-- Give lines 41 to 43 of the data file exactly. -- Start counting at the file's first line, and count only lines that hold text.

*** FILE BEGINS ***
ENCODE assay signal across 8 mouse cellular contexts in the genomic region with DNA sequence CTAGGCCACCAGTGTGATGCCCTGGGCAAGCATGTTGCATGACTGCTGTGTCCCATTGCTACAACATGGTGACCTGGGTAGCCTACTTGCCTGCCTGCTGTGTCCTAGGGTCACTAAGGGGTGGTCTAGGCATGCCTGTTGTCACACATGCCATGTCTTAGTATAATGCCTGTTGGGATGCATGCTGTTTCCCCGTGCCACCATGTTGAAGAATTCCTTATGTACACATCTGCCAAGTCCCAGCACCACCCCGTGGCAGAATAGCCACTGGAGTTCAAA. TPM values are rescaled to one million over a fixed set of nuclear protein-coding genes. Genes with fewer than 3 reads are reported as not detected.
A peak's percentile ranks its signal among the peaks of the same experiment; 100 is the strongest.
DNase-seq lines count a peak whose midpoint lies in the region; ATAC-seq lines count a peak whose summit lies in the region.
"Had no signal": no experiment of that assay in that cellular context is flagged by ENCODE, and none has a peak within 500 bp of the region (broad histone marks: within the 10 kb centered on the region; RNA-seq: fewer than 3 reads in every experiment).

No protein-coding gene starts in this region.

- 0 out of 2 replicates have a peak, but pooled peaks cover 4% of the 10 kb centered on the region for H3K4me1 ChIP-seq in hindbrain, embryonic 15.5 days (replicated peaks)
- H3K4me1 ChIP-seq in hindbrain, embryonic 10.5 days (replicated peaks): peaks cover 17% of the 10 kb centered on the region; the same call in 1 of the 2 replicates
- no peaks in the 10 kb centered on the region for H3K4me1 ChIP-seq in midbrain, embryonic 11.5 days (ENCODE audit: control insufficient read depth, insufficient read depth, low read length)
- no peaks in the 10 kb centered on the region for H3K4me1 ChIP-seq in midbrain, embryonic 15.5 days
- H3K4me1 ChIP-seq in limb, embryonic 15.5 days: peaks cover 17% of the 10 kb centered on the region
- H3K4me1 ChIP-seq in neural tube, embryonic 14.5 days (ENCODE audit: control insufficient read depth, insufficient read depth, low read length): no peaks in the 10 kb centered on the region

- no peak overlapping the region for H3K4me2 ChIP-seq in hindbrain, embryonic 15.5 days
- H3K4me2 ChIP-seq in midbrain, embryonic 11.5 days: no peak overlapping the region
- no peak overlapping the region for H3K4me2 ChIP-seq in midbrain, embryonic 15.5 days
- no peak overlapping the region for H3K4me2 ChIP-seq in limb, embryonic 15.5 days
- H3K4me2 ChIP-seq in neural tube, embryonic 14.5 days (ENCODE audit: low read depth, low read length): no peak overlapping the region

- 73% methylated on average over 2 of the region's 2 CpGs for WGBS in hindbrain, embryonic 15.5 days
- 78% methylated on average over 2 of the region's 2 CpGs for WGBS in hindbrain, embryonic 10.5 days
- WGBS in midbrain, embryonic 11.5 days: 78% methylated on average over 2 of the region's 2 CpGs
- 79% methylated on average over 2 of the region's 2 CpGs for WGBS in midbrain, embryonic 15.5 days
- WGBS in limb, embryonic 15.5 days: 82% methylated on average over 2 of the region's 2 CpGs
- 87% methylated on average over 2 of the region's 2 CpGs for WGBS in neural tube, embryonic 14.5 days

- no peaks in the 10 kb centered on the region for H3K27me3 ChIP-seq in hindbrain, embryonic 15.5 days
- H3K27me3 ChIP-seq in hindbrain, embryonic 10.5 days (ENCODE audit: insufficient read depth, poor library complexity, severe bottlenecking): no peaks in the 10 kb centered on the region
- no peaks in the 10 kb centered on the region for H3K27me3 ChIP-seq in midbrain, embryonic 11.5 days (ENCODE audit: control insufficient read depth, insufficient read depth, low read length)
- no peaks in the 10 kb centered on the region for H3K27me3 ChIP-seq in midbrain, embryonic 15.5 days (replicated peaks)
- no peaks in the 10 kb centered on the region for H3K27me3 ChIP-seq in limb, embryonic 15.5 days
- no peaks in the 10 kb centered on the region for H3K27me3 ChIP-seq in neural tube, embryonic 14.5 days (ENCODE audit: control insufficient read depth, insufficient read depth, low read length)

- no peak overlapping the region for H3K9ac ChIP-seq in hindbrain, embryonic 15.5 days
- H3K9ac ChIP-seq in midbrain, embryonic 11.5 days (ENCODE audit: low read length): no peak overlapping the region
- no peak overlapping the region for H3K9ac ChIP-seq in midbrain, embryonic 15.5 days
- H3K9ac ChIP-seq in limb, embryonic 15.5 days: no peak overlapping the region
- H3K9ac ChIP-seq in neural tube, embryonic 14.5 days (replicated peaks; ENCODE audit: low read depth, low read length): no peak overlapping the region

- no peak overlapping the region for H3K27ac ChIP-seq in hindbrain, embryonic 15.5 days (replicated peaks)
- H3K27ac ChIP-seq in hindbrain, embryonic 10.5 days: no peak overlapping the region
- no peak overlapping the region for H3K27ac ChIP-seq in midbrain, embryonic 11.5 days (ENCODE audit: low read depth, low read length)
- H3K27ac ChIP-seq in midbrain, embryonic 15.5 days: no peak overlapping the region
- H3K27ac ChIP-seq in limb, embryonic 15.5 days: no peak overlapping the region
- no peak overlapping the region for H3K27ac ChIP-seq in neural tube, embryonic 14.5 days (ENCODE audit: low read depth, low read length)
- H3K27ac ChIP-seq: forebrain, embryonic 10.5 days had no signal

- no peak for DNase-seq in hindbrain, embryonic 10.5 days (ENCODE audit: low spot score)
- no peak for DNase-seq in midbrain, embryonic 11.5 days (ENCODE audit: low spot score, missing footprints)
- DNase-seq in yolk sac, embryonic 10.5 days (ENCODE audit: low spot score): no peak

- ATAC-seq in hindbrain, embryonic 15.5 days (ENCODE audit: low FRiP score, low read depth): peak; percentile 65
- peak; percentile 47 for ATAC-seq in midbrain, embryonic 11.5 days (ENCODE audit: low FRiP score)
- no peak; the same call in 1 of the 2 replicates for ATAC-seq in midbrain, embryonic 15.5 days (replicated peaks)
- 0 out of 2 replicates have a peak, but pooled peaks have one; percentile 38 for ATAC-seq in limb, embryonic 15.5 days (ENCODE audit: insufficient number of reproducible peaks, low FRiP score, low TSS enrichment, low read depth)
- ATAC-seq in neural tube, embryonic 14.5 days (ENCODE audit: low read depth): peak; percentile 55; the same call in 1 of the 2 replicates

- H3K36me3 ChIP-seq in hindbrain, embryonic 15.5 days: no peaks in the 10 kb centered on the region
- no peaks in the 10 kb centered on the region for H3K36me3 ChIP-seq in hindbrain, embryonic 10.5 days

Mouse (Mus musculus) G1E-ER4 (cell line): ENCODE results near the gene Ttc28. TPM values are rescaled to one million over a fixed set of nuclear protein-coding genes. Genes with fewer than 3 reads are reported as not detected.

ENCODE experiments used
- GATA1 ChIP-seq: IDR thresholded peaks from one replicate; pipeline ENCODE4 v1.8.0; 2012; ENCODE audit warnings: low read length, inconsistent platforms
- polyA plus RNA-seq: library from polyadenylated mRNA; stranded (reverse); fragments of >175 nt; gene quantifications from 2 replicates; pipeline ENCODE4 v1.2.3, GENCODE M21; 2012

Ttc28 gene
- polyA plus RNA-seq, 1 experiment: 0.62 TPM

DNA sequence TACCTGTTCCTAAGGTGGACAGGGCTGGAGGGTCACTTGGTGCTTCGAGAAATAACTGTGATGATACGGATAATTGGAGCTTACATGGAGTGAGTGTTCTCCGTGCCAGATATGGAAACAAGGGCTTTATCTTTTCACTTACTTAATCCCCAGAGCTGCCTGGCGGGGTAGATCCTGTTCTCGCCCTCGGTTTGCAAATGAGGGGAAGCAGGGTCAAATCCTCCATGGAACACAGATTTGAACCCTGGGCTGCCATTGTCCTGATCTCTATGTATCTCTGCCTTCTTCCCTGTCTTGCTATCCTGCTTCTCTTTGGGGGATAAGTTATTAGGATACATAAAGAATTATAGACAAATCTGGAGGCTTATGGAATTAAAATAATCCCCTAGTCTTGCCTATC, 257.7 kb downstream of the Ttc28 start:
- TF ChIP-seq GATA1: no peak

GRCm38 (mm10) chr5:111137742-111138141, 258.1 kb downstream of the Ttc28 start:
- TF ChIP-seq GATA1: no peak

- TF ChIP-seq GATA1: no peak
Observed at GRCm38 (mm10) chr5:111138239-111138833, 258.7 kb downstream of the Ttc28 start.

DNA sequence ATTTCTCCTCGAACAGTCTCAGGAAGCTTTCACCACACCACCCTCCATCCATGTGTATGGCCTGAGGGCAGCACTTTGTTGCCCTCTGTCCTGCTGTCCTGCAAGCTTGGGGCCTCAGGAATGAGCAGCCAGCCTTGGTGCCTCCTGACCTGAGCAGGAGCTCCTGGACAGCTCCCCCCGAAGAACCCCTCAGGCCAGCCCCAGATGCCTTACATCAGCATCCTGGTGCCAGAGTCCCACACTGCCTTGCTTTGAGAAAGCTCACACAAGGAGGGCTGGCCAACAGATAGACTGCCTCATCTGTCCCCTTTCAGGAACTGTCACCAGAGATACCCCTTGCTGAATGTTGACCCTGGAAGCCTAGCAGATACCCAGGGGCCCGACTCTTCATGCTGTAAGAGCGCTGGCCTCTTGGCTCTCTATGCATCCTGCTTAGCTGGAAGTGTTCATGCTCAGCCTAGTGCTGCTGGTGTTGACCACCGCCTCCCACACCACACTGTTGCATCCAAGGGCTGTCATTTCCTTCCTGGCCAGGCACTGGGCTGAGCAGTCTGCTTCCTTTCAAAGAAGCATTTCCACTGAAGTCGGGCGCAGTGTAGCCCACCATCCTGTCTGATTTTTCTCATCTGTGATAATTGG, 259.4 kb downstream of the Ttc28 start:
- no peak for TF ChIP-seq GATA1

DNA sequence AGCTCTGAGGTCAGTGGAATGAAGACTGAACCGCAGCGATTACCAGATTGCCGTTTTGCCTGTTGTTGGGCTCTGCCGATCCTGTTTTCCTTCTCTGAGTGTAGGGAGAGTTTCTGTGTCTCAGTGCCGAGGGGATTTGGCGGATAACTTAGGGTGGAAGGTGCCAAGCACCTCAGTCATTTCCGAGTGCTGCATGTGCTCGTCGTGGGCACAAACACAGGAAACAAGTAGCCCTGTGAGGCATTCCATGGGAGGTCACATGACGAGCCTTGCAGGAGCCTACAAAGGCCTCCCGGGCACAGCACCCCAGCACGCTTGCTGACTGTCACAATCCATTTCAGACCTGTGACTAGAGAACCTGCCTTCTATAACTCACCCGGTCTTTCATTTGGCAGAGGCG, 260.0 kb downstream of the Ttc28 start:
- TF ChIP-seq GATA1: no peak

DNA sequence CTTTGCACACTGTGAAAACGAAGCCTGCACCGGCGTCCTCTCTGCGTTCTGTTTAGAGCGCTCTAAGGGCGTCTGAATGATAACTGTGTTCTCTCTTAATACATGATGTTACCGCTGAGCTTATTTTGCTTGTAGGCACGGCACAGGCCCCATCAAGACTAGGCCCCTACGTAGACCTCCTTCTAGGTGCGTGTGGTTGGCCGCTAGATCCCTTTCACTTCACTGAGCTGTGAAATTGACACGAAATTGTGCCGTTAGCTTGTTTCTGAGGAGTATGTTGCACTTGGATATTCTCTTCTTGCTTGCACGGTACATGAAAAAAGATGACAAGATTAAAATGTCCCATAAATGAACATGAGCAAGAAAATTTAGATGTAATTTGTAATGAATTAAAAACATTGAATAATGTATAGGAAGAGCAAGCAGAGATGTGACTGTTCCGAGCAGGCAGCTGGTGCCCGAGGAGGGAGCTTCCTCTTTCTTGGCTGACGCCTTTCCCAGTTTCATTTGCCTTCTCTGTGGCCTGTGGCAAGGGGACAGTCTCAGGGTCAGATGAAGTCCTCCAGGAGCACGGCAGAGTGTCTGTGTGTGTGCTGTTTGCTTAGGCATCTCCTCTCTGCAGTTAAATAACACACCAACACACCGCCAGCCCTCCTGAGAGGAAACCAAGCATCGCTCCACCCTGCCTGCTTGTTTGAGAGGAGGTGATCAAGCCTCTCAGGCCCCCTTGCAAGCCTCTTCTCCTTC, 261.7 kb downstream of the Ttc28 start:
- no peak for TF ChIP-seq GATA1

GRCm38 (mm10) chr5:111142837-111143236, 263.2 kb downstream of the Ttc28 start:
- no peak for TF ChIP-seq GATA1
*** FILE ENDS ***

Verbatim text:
- no peak for DNase-seq in hindbrain, embryonic 10.5 days (ENCODE audit: low spot score)
- no peak for DNase-seq in midbrain, embryonic 11.5 days (ENCODE audit: low spot score, missing footprints)
- DNase-seq in yolk sac, embryonic 10.5 days (ENCODE audit: low spot score): no peak